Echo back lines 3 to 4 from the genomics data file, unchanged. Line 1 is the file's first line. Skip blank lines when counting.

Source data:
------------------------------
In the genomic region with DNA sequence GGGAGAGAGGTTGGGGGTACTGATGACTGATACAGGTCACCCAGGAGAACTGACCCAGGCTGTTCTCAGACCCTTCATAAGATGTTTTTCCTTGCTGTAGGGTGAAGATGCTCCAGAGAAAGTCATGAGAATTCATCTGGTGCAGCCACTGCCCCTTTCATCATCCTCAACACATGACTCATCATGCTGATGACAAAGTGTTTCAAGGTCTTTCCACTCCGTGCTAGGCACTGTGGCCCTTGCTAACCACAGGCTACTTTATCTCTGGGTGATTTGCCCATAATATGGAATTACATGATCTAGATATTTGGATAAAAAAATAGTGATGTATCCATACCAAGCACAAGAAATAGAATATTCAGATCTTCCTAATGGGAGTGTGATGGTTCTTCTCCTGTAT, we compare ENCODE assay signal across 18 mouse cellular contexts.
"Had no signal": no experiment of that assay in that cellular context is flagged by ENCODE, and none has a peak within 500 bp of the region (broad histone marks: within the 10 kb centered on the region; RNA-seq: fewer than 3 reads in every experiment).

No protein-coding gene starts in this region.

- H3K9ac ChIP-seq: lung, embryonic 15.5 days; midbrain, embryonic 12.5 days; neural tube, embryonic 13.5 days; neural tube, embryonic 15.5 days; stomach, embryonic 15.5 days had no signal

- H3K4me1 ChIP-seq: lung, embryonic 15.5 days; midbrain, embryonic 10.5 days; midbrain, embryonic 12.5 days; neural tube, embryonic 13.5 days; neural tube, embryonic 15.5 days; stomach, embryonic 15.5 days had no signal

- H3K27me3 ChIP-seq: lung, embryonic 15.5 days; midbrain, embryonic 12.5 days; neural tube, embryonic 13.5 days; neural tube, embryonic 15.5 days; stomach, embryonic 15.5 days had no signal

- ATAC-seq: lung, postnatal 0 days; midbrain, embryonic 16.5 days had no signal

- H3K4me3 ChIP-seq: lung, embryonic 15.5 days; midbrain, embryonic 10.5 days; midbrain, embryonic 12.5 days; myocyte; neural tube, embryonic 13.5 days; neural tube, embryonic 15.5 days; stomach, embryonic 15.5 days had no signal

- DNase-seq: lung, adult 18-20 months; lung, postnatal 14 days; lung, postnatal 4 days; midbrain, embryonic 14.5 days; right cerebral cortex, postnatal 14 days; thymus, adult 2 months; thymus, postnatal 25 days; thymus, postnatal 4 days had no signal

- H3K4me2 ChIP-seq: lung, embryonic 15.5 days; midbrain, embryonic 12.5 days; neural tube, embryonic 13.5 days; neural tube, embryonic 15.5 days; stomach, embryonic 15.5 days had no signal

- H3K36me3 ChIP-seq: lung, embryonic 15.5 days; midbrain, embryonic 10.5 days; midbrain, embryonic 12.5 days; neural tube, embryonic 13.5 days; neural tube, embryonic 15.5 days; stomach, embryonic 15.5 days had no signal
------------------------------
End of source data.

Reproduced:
No protein-coding gene starts in this region.

- H3K9ac ChIP-seq: lung, embryonic 15.5 days; midbrain, embryonic 12.5 days; neural tube, embryonic 13.5 days; neural tube, embryonic 15.5 days; stomach, embryonic 15.5 days had no signal